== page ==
Amazing details can be seen on these two B-24s from the 489th Bomb Group as they return to England in 1944.
The B-24 was used extensively in World War II. It served in every branch of the American armed forces. It also served in several Allied air forces (and navies). Along with the B-17, the B-24 was the mainstay of the US strategic bombing campaign. The campaign was carried out in the Western European theater. Due to its range, it proved useful in bombing operations in the Pacific. It was involved in the bombing of Japan.
The B-24 was a modern design. It featured an efficient shoulder-mounted, high aspect ratio Davis wing. The wing gave the Liberator a high cruise speed. The wing also provided long range and the ability to carry a heavy bomb load. Early RAF Liberators were the first aircraft to cross the Atlantic Ocean as a matter of routine.
The military favored the B-24. It procured it in huge numbers for a wide variety of roles. The numbers are approximately 18,500 units, including 8,685 manufactured by Ford Motor Company. It holds records as the world’s most produced bomber, heavy bomber, multi-engine aircraft, and American military aircraft in history.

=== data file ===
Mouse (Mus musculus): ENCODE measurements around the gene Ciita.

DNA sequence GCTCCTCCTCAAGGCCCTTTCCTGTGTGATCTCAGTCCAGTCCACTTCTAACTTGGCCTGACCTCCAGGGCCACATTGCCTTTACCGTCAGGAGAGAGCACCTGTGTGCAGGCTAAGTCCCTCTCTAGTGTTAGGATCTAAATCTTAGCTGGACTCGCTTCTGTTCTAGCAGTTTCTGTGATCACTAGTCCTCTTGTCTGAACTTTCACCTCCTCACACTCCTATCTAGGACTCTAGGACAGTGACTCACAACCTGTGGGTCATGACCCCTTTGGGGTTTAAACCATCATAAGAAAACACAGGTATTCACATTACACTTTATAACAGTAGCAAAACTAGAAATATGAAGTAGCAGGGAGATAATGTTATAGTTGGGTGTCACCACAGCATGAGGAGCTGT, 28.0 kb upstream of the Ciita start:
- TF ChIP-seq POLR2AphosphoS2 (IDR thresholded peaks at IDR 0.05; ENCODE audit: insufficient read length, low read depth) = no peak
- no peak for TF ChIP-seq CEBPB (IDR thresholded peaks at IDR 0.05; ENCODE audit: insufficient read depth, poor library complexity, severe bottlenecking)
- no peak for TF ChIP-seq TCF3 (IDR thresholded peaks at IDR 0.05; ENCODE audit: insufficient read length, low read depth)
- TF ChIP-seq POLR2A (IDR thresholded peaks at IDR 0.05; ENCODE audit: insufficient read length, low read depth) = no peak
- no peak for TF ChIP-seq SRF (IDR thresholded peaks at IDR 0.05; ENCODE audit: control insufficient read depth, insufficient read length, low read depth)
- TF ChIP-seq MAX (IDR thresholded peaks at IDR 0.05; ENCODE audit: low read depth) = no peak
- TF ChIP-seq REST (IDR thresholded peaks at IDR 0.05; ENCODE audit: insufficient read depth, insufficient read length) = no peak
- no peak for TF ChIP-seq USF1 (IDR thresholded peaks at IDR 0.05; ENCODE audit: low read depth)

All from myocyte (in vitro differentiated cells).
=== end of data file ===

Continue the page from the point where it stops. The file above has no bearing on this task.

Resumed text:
489th Bombardment Group
During World War II, the 489th Bombardment Group was a Consolidated B-24 Liberator unit. After training in the United States, it moved to England as an element of Eighth Air Force, stationed at RAF Halesworth, England. Lieutenant Colonel Leon Vance of the group was awarded the Medal of Honor for his bravery and actions on the day before D-Day over Wimereux, France. It was the only Medal of Honor awarded to a B-24 crewman for a mission flown from England. The group returned to the United States in 1944 and converted to a Boeing B-29 Superfortress group, but the war ended before the group could deploy to the Pacific.
The 18 x 24″ prints are available in Limited Edition sizes of 300 Signed & Numbered and 30 Artist Proofs.
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